There’s a great irony surrounding my time covering Virginia sports. I joined the Cavalier Daily sports section because sports were — and always will be — my comfort zone. It was supposed to be a place where, in the midst of all the changes and challenges that come with college, I would feel right at home. I had no idea that the exact opposite would happen, but in the best way. This role and this community of incredibly talented and passionate individuals who gave me a platform to do what I love has truly pushed me to find new passions, skills and perspectives that I am hard pressed to imagine I would have found anywhere else.
My most profound experiences on this staff came from the most unlikely of sorts. My first beat was field hockey, and it may as well have been astrophysics to me. I had never picked up a field hockey stick — I couldn’t even name the positions on the field, or the rules of the game for that matter. But in typical Virginia fashion, when you reach out for help, someone in this community will lend a helping hand.
Between assistant coaches pulling me aside after matches to explain the nuance of some set play or a staffer from Virginia Athletics ensuring that a 20-year-old with no experience got their questions answered in the postgame media scrums — I came to appreciate how uplifting the world of Virginia sports is. On- and off-the-field, this is a place where people want their own to succeed, and I’m forever grateful for being plunged into the unknown only to come out a more confident and capable individual.
I’m often asked whether my favorite memory from this experience was covering one of the many national championships that were won during my tenure on the staff or an interview with a renowned coach or athlete. The answer is neither. Being able to shine a light and tell the stories of a handful of women’s sports at Virginia is by far my most proud accomplishment at The Cavalier Daily. I was privileged enough to cover field hockey and women’s basketball as a beat writer, and both the writer in me as well as the passionate sports fan in me are both grateful to this paper for those opportunities.
It’s no secret that coverage and recognition are lacking in “non-revenue” sports on college campuses throughout the country. There’s an even larger bias against women’s sports that I witnessed first-hand. Being lucky enough to sit down with former women’s basketball star Jocelyn Willoughby, field hockey’s trio of Dutch stars and every other remarkable athlete and coach who generously gave me their time truly taught me about the value of hard work, competition and integrity beyond just sports.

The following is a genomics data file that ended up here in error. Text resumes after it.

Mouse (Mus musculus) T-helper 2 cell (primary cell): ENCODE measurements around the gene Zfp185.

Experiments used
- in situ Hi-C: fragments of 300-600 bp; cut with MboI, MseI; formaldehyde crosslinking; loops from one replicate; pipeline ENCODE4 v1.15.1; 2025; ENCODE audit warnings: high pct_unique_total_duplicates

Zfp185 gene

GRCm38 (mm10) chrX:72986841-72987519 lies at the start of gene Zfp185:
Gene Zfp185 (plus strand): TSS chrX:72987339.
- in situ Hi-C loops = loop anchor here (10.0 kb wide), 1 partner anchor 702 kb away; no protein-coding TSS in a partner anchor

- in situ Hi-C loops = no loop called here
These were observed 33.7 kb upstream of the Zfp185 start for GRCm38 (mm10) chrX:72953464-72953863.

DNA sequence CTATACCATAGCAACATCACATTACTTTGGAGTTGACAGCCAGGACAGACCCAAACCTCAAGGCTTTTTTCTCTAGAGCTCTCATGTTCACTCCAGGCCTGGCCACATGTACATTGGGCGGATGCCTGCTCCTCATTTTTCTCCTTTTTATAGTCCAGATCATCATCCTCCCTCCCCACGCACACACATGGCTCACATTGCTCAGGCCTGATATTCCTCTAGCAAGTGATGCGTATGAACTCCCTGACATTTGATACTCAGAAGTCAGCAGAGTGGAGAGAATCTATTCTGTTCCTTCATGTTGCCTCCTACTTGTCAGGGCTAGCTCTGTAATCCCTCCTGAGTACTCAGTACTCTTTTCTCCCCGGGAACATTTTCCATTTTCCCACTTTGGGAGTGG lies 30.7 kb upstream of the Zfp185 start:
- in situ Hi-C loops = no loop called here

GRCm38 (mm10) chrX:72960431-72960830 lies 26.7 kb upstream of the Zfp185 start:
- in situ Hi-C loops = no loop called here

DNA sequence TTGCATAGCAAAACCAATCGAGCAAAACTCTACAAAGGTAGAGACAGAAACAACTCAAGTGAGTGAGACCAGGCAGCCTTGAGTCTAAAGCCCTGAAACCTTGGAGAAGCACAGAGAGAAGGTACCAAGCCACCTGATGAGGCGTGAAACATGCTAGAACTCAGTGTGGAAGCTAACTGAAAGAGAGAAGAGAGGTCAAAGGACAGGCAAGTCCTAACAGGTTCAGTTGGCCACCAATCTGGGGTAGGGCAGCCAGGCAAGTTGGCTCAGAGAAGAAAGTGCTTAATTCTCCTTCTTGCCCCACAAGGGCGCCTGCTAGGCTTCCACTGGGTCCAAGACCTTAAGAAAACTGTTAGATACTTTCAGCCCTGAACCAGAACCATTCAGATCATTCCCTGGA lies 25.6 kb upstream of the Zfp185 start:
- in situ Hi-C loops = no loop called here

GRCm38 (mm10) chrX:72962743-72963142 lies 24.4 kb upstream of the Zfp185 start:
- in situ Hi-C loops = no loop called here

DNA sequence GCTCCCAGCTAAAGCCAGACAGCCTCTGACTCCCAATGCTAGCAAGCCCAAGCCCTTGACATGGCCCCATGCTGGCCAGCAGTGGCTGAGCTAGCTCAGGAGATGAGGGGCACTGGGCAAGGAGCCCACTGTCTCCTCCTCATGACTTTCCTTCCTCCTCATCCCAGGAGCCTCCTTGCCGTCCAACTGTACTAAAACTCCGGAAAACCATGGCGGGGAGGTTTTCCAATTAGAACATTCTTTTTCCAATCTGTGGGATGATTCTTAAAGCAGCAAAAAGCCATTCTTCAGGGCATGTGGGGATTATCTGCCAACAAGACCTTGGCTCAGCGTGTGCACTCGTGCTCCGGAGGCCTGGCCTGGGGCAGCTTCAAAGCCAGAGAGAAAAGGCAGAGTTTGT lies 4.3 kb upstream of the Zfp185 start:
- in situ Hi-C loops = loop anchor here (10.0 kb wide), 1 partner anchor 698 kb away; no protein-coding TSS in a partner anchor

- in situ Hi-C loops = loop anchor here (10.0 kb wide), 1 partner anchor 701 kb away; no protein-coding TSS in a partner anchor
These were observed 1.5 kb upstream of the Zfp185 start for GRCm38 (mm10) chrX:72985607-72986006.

The women who play, coach and facilitate sports at the University deserve far more respect and recognition than they’re given — I challenge every reader and Virginia sports fan to be part of the change on this front. There are so many fascinating stories waiting to be told and remarkable people waiting to be given the opportunity to show what they can do.
When I think back to what writing sports for the Cavalier Daily has allowed me to do, it’s quite breathtaking. I’ve been fortunate enough to interview some of the University’s most accomplished athletes including De’Andre Hunter, Micah Kiser and many others. I had a front row seat to men’s basketball winning their first national championship and was able to write about the time that football snapped a 15-year losing streak in the Commonwealth Clash.
Along the way, I’ve felt this role open up my world view into new sports, individuals and experiences that wouldn’t have been possible otherwise. For something that was meant to be a semblance of consistency and comfort during college, covering Virginia sports could not have led me into a more circuitous and unexpected three years filled with memories I will carry with me beyond these Grounds.
If you’re still reading — I’m incredibly grateful for your support. To all of my editors and fellow sports writers, you tolerated far too many AP style errors and half-baked ideas than I care to remember. To my friends and family, you were forced to read far too many articles on a slew of niche sports stories than you may have had time for. To all of you, and those who stumbled upon a random column or feature I wrote and decided to give it a read, I can’t say thank you enough.
P.S. — Ty Jerome was fouled before that double dribble, Auburn fans. You know it, and I know it. Let it go.
Muhammad Amjad was a sports writer for the 130th, 131st and 132nd terms.